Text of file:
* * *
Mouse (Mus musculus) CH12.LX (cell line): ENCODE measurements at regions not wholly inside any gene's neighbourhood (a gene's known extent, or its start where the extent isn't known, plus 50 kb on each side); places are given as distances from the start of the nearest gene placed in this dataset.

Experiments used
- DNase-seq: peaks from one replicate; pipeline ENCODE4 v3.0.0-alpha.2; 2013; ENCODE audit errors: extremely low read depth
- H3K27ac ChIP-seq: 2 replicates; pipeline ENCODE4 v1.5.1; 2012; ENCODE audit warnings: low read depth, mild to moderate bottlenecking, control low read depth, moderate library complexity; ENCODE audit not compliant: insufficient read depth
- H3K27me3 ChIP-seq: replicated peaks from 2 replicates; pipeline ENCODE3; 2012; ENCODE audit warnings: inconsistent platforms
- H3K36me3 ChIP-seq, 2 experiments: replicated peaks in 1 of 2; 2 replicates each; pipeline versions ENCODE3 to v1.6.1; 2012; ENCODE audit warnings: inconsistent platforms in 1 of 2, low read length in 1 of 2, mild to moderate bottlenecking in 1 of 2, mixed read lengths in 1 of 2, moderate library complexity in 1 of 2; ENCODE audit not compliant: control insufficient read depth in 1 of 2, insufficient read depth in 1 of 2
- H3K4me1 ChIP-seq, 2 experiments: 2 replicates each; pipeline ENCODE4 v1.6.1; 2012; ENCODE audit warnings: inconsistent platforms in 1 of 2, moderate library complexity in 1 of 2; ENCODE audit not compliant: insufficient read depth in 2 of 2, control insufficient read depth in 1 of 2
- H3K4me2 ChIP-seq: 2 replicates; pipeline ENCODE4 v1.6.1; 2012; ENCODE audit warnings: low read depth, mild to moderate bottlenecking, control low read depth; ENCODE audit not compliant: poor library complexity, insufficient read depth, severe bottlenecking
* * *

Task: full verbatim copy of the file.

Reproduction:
Mouse (Mus musculus) CH12.LX (cell line): ENCODE measurements at regions not wholly inside any gene's neighbourhood (a gene's known extent, or its start where the extent isn't known, plus 50 kb on each side); places are given as distances from the start of the nearest gene placed in this dataset.

Experiments used
- DNase-seq: peaks from one replicate; pipeline ENCODE4 v3.0.0-alpha.2; 2013; ENCODE audit errors: extremely low read depth
- H3K27ac ChIP-seq: 2 replicates; pipeline ENCODE4 v1.5.1; 2012; ENCODE audit warnings: low read depth, mild to moderate bottlenecking, control low read depth, moderate library complexity; ENCODE audit not compliant: insufficient read depth
- H3K27me3 ChIP-seq: replicated peaks from 2 replicates; pipeline ENCODE3; 2012; ENCODE audit warnings: inconsistent platforms
- H3K36me3 ChIP-seq, 2 experiments: replicated peaks in 1 of 2; 2 replicates each; pipeline versions ENCODE3 to v1.6.1; 2012; ENCODE audit warnings: inconsistent platforms in 1 of 2, low read length in 1 of 2, mild to moderate bottlenecking in 1 of 2, mixed read lengths in 1 of 2, moderate library complexity in 1 of 2; ENCODE audit not compliant: control insufficient read depth in 1 of 2, insufficient read depth in 1 of 2
- H3K4me1 ChIP-seq, 2 experiments: 2 replicates each; pipeline ENCODE4 v1.6.1; 2012; ENCODE audit warnings: inconsistent platforms in 1 of 2, moderate library complexity in 1 of 2; ENCODE audit not compliant: insufficient read depth in 2 of 2, control insufficient read depth in 1 of 2
- H3K4me2 ChIP-seq: 2 replicates; pipeline ENCODE4 v1.6.1; 2012; ENCODE audit warnings: low read depth, mild to moderate bottlenecking, control low read depth; ENCODE audit not compliant: poor library complexity, insufficient read depth, severe bottlenecking